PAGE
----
Hear Hana Stretton’s Transcendent Soon, Reissued Today By Mount Eerie’s Phil Elverum

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Hear Hana Stretton’s Transcendent Soon, Reissued Today By Mount Eerie’s Phil Elverum


Sometime after the British-Australian singer-songwriter Hana Stretton released her album Soon last year, she was booked to open for Mount Eerie in Melbourne. When Phil Elverum saw who was playing the show, he decided to check out Stretton’s album and was gobsmacked by what he heard. The result: Elverum’s record label P.W. Elverum & Sun has reissued Soon today, a rarity from a label that mostly just releases Elverum’s own work as Mount Eerie and the Microphones.

It doesn’t take long to understand what Elverum heard in Stretton’s music. Soon is a collection of warm, tender lo-fi recordings that immediately ingratiate themselves, filling up the room like a fog. The two artists aren’t totally congruent in style, but Stretton shares with Mount Eerie a deep sense of intimacy and a simple, direct compositional approach. It’s sort of like if Konradsen adopted the ambient found sound approach of Claire Rousay? Or like a Grouper record bathed in the faint glow of Radiohead’s “Motion Picture Soundtrack”? Suffice it to say that if you’re an Elverum fan you’ll probably be as entranced as he was.

Elverum has a lot to say about this release on his Substack, which has some extra informal chatter around this more official statement:

I am extremely honored to present this record to you. It’s a reissue of the now out of print short first run, remastered and redesigned, with words and booklets and etc. Yes, the object is beautiful, but more significantly, it carries a recording that does something very rare: a breathtaking internal world held in sound, crackling with life and free from intervention.

Artists try to quiet the chatter for moments long enough to collect ideas and bring them back to show the rest of us, polished off, decorated, built up. With these recordings it seems Hana Stretton was able to move completely in to that quiet place and just stay. Instead of picking the fruit, she gives us the whole orchard.

From what I can gather, Hana lived for many months, a year?, alone on a remote farm in deep rural New South Wales (Australia), Captain’s Flat. She spent her generous days tending to cows and eyeing down brush fires and floods. During this time these recordings were made. She says she set up the recording gear outside and that “the world was thick with sound, and so the music mimicked.” Yes. But more than that. I hear an artist who has entered completely into the stream where creation originates. Beyond mimicking a world, these recordings are made of it, no inside and no out.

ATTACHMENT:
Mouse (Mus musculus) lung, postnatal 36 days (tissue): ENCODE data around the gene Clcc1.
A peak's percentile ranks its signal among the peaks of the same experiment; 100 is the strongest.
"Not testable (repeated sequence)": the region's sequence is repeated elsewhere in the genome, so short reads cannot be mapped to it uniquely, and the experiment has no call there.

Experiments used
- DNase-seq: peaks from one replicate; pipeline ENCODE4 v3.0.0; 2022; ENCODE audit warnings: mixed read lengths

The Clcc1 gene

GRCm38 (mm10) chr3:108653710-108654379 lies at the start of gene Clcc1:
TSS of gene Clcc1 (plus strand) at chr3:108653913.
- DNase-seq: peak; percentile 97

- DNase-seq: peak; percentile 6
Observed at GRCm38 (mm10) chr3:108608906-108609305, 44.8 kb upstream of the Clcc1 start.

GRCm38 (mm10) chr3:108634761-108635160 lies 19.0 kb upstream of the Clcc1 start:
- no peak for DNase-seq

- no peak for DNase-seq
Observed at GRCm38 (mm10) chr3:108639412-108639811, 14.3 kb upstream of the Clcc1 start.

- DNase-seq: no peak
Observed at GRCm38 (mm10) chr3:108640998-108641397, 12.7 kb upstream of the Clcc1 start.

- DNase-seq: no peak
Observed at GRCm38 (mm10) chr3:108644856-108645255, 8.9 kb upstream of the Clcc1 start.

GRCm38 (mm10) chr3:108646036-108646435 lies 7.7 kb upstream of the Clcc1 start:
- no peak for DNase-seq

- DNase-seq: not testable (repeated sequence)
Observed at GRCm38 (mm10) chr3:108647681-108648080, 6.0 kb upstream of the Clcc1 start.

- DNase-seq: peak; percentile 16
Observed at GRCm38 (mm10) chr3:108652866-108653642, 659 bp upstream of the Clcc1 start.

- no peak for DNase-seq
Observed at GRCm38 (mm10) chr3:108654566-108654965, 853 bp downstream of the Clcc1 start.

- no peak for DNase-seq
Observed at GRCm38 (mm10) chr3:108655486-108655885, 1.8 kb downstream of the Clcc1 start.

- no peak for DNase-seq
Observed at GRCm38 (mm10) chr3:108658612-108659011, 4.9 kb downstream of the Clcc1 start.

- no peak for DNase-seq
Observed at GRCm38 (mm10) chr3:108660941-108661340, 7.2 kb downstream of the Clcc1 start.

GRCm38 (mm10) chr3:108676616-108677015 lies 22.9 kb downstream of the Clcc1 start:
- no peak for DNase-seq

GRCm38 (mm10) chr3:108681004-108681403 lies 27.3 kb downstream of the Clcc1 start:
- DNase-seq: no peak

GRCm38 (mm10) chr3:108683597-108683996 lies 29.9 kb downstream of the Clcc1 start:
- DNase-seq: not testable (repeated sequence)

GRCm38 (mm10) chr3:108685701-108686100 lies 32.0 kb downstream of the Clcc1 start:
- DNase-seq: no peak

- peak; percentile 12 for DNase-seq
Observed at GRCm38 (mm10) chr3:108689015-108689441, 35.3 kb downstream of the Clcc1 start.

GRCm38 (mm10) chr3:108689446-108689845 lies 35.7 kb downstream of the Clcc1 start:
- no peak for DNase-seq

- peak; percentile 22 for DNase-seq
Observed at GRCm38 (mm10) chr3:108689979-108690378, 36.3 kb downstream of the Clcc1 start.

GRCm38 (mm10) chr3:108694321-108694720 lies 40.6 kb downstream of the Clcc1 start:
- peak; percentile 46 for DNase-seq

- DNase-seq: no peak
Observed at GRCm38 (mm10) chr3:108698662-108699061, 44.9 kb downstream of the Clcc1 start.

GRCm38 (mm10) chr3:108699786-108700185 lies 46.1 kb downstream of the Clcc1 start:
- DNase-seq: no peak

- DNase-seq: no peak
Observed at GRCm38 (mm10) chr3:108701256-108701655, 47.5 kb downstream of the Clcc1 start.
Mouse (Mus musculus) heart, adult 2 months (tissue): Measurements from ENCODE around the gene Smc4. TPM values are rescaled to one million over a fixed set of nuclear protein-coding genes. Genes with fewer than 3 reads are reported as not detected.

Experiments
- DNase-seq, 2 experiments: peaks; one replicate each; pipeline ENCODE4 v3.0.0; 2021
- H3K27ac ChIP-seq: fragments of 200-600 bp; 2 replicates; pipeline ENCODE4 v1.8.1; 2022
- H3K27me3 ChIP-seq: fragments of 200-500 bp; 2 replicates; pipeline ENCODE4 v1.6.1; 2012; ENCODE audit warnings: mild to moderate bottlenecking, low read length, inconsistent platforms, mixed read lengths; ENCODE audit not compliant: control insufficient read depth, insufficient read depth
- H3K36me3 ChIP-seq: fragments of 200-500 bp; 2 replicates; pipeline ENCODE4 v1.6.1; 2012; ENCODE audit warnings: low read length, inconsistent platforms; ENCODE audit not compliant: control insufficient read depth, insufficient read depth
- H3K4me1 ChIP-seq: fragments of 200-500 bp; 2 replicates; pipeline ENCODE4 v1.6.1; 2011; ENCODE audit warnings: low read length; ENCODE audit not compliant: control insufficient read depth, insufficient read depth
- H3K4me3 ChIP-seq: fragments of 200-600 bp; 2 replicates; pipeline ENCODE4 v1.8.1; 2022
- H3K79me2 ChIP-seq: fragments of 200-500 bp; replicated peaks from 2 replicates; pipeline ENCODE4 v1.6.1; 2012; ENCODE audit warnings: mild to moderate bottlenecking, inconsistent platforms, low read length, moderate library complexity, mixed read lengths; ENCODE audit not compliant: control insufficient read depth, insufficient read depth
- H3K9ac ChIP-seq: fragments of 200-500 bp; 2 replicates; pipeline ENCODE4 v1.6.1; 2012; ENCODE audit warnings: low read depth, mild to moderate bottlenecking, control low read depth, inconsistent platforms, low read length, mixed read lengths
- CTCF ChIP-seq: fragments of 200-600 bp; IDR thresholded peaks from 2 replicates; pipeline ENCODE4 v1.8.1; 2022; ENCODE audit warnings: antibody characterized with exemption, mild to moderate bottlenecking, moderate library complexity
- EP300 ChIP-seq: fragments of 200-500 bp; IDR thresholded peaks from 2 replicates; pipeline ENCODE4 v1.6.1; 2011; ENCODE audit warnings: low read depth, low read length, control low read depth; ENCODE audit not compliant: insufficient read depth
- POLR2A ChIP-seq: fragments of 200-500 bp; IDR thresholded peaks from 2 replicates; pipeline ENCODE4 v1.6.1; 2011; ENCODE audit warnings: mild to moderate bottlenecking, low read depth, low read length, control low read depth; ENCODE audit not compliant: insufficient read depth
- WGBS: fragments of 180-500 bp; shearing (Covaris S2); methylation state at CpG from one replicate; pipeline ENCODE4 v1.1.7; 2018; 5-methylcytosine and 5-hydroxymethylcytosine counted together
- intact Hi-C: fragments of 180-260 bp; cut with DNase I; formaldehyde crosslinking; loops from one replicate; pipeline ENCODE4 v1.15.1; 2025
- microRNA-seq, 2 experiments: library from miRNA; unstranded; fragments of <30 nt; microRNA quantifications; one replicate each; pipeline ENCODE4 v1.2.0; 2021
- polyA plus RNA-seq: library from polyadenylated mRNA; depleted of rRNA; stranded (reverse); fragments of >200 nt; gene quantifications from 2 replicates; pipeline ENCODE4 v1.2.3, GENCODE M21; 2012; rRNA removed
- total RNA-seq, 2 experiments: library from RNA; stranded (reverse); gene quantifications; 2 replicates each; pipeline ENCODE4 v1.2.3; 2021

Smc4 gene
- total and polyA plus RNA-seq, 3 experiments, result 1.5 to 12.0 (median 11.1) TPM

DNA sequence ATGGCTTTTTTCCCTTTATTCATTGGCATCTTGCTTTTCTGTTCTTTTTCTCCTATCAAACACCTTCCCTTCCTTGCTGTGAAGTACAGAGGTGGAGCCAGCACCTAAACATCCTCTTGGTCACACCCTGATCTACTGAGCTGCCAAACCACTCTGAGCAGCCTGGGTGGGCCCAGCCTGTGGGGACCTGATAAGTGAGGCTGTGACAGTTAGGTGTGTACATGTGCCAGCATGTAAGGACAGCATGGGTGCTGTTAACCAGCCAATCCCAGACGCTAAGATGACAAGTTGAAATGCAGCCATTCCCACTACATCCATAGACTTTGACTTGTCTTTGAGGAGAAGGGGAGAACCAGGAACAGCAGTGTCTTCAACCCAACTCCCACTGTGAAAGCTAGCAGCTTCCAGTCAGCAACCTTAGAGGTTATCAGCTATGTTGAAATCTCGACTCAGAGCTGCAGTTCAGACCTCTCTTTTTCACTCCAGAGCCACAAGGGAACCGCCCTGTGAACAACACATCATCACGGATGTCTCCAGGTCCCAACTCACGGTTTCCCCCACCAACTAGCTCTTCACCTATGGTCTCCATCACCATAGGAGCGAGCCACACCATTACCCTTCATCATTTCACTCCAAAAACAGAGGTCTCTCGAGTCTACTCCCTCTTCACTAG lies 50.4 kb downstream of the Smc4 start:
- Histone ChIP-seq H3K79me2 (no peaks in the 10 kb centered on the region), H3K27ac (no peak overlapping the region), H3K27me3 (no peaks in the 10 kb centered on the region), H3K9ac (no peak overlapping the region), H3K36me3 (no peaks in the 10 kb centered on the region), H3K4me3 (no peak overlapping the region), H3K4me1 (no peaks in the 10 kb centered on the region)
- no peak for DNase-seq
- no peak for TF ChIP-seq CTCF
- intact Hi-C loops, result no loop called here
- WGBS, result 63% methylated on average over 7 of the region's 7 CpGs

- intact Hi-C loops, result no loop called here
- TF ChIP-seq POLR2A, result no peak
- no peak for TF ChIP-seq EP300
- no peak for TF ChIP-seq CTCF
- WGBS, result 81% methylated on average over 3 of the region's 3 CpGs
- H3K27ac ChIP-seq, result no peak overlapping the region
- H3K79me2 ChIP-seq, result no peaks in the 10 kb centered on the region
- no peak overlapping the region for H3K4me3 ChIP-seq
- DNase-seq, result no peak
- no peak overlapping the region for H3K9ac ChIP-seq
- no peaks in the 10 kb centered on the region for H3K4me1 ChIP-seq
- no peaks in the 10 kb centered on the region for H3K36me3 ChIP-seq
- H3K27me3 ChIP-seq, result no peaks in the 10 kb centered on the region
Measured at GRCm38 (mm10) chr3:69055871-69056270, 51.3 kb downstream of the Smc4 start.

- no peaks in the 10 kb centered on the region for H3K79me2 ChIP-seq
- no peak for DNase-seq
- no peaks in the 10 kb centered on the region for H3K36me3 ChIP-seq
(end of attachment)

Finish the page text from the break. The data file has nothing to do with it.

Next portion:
Hana Stretton has truly recorded the deep flourishing sound of a quiet listening mind in full blossom. The chatter subdued, she brings forth the tapestry of the world itself. Accompanying animals and choirs of internal voices sing ribbons of inspired hunches, fluttering, then blowing away.

The thing that happens to a person’s mind on retreat has a sound. Silence isn’t silent. The world goes on. With enough time and breathing room, the rippling multitudinous activity of a place rises back up and fills the emptied bowl of sky. Hana was there to catch all this, to somehow record and play it back for us, to get out of the way enough to reveal the terrain and its singing. She is in the terrain too, with her tender actual human voices braiding together with the birds and grass and sky. The space between her fingers whiffing the air near guitar strings, making the space ring, clear and close.

Why this version? I am no record label. I put out my own stuff and that’s pretty much it, but every so often there’s an undeniable need for a thing to exist and I don’t know another way besides to just do it. When I heard Hana’s album in advance of playing a show together in Melbourne last fall, I dropped everything and went completely in, totally absorbed. I’d never heard anything like this. I thought forward fifty, a hundred years and saw others continually re-entering this tender world she’s made. It is a precious lost artifact, and we are the lucky ones who get to live in the now where it is made, not lost yet, not ancient yet, but absolutely timeless. So that’s why this non-record label is releasing a seemingly random (masterpiece) record from an Australian home recording recluse: because it needs to be heard.

– Phil Elverum, May 14th, 2024

Listen to Soon below.

Soon is out now via P.W. Elverum & Sun in a limited run of 500 LPs. Buy one of them here.

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